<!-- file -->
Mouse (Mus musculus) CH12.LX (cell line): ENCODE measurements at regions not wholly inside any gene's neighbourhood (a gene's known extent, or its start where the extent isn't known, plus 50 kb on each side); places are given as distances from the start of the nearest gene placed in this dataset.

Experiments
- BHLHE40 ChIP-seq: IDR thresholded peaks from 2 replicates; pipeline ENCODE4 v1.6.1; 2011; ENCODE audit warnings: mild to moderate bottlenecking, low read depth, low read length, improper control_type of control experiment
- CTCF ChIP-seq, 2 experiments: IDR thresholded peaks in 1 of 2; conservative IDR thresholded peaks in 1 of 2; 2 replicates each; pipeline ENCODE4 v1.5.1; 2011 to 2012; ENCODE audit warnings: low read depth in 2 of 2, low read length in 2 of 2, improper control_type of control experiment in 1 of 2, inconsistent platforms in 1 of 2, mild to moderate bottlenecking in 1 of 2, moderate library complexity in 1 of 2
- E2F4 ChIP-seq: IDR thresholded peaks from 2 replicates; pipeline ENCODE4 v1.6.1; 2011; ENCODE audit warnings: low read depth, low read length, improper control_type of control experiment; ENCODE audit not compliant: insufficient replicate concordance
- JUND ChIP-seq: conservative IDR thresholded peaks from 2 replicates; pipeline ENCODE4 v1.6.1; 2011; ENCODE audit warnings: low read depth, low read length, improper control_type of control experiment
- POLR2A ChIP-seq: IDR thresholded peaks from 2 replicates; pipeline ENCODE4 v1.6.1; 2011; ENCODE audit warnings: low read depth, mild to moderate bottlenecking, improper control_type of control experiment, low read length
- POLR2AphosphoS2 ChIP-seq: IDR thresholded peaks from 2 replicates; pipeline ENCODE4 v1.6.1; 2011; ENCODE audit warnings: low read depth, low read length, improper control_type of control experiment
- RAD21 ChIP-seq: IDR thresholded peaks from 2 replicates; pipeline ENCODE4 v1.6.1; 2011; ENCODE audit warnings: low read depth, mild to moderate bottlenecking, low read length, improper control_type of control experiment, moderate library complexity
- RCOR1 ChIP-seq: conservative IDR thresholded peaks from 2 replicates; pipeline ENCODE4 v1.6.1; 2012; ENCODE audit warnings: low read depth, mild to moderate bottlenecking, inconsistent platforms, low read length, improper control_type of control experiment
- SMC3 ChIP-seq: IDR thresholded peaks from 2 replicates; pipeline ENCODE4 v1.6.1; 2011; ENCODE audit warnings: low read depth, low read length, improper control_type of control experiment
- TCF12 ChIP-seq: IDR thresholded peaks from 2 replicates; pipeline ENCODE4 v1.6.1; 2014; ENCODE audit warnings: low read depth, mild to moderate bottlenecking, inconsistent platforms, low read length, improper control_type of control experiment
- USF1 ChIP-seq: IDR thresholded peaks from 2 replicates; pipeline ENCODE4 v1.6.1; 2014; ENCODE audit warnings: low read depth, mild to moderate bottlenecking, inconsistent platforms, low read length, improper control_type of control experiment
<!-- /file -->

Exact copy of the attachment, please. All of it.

Mouse (Mus musculus) CH12.LX (cell line): ENCODE measurements at regions not wholly inside any gene's neighbourhood (a gene's known extent, or its start where the extent isn't known, plus 50 kb on each side); places are given as distances from the start of the nearest gene placed in this dataset.

Experiments
- BHLHE40 ChIP-seq: IDR thresholded peaks from 2 replicates; pipeline ENCODE4 v1.6.1; 2011; ENCODE audit warnings: mild to moderate bottlenecking, low read depth, low read length, improper control_type of control experiment
- CTCF ChIP-seq, 2 experiments: IDR thresholded peaks in 1 of 2; conservative IDR thresholded peaks in 1 of 2; 2 replicates each; pipeline ENCODE4 v1.5.1; 2011 to 2012; ENCODE audit warnings: low read depth in 2 of 2, low read length in 2 of 2, improper control_type of control experiment in 1 of 2, inconsistent platforms in 1 of 2, mild to moderate bottlenecking in 1 of 2, moderate library complexity in 1 of 2
- E2F4 ChIP-seq: IDR thresholded peaks from 2 replicates; pipeline ENCODE4 v1.6.1; 2011; ENCODE audit warnings: low read depth, low read length, improper control_type of control experiment; ENCODE audit not compliant: insufficient replicate concordance
- JUND ChIP-seq: conservative IDR thresholded peaks from 2 replicates; pipeline ENCODE4 v1.6.1; 2011; ENCODE audit warnings: low read depth, low read length, improper control_type of control experiment
- POLR2A ChIP-seq: IDR thresholded peaks from 2 replicates; pipeline ENCODE4 v1.6.1; 2011; ENCODE audit warnings: low read depth, mild to moderate bottlenecking, improper control_type of control experiment, low read length
- POLR2AphosphoS2 ChIP-seq: IDR thresholded peaks from 2 replicates; pipeline ENCODE4 v1.6.1; 2011; ENCODE audit warnings: low read depth, low read length, improper control_type of control experiment
- RAD21 ChIP-seq: IDR thresholded peaks from 2 replicates; pipeline ENCODE4 v1.6.1; 2011; ENCODE audit warnings: low read depth, mild to moderate bottlenecking, low read length, improper control_type of control experiment, moderate library complexity
- RCOR1 ChIP-seq: conservative IDR thresholded peaks from 2 replicates; pipeline ENCODE4 v1.6.1; 2012; ENCODE audit warnings: low read depth, mild to moderate bottlenecking, inconsistent platforms, low read length, improper control_type of control experiment
- SMC3 ChIP-seq: IDR thresholded peaks from 2 replicates; pipeline ENCODE4 v1.6.1; 2011; ENCODE audit warnings: low read depth, low read length, improper control_type of control experiment
- TCF12 ChIP-seq: IDR thresholded peaks from 2 replicates; pipeline ENCODE4 v1.6.1; 2014; ENCODE audit warnings: low read depth, mild to moderate bottlenecking, inconsistent platforms, low read length, improper control_type of control experiment
- USF1 ChIP-seq: IDR thresholded peaks from 2 replicates; pipeline ENCODE4 v1.6.1; 2014; ENCODE audit warnings: low read depth, mild to moderate bottlenecking, inconsistent platforms, low read length, improper control_type of control experiment